Our MENA Telecoms Update sheds light on the most significant regulatory events occurring in the region between 15 July and 15 October 2022.
The telecoms regulator in Jordan, TRC, agreed to grant Zain a spectrum licence to enable the launch of 5G. Qatar licensed Starlink satellite services for 25 years. Saudi Arabia allowed regulated spectrum trading for IMT, satellite mobile and maritime services.
Algeria postponed the implementation of MNP to 2023.
Oman regulated number-independent voice and video calls services that are used for e-learning, medical, teleworking and commercial purposes, while the Omani telecoms regulator updated the quality of service requirements with specific values to assess mobile network coverage based on signal strength limits, as well as setting out requirements on broadband actual vs advertised speed. The regulator has also adopted a sector-specific consumer protection regulation which includes compensation mechanisms for end-users, measures to avoid bill-shock and spam SMS, and also service contract and termination requirements.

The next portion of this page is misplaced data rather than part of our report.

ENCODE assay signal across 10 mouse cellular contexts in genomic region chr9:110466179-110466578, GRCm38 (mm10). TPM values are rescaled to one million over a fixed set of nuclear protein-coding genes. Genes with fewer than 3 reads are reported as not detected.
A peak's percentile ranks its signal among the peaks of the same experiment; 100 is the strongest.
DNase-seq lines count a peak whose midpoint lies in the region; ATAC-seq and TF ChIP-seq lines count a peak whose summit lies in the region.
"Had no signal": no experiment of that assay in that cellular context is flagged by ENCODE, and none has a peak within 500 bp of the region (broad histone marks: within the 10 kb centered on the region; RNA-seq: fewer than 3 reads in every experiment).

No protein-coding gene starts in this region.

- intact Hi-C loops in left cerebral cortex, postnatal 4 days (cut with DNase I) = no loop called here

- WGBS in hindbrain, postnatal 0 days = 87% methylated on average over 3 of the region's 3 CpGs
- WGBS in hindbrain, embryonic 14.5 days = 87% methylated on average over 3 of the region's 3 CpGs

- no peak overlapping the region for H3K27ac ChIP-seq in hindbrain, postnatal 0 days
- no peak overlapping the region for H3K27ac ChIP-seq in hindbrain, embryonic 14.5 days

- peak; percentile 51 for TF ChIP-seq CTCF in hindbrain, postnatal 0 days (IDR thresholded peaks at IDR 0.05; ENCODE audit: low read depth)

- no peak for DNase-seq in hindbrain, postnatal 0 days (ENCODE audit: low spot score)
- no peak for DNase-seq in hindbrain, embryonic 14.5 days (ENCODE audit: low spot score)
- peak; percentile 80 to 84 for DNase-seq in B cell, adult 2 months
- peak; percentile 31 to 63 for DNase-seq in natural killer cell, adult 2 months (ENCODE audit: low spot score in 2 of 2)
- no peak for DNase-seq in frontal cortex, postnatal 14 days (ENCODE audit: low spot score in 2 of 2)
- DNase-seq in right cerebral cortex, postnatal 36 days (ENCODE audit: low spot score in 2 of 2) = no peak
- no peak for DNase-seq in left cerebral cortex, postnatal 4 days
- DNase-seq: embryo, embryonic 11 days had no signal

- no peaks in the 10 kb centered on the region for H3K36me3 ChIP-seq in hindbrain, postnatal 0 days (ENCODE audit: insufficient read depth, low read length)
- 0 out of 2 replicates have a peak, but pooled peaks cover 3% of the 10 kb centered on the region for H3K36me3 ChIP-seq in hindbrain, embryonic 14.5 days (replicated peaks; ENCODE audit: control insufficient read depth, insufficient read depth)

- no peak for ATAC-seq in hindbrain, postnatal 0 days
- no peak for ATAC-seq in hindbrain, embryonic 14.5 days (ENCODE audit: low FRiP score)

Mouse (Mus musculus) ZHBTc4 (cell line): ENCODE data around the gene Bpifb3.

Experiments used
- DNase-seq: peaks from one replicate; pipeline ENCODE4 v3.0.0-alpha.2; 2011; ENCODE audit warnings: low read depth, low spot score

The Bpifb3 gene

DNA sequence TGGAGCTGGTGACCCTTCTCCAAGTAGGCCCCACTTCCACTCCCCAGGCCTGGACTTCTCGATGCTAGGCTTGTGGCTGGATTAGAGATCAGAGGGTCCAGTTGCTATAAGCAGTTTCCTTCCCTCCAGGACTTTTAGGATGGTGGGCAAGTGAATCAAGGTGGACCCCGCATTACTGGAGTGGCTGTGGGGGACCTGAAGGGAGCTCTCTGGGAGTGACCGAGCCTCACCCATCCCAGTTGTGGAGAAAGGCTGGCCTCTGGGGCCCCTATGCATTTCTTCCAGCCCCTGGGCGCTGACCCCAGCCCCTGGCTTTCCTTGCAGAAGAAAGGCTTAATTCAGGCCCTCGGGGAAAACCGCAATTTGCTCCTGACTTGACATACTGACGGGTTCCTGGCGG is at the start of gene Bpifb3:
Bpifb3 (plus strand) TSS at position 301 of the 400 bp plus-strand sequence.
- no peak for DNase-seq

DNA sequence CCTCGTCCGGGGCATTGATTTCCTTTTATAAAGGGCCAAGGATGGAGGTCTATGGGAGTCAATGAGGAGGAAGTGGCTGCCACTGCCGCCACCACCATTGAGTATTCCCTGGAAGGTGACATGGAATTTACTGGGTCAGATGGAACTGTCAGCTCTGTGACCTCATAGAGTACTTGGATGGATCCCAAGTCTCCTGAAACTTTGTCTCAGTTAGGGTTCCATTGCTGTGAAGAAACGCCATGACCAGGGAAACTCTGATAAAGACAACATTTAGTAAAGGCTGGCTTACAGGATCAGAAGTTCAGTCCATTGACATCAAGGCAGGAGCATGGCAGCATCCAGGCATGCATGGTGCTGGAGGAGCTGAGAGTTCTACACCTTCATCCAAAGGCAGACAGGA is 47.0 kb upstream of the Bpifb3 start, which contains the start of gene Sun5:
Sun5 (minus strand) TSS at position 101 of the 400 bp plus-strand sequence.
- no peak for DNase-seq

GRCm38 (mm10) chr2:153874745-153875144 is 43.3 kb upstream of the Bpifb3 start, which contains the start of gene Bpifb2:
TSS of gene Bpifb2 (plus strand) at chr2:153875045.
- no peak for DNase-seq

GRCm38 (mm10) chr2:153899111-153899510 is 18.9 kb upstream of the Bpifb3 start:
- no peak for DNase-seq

The Moroccan regulator fined Maroc Telecom US$235m for failure to comply with injunctions related to local loop unbundling.
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28 November 22
Mobile infrastructure sharing in the Middle East and North Africa
Cullen International’s new benchmark on mobile infrastructure sharing in the Middle East and North Africa region (MENA) sheds light on the main regulatory frameworks adopted in 13 MENA countries.
25 November 22
IoT in the data economy
This Global Trends benchmark analyses policies and regulation aimed at promoting innovation and building trust in the use of the internet of things (IoT) by industry, the public sector and consumers.
24 November 22
All you need to know about the new NIS2 Directive – Part 1: Scope
Cullen International is releasing a series of reports on the different aspects of the newly revised European Union directive on the security of network and information systems (NIS2). The first report covers the objectives and scope of the revised directive. It also explains the applicable rules to classify entities as either essential or important and therefore subject to the directive.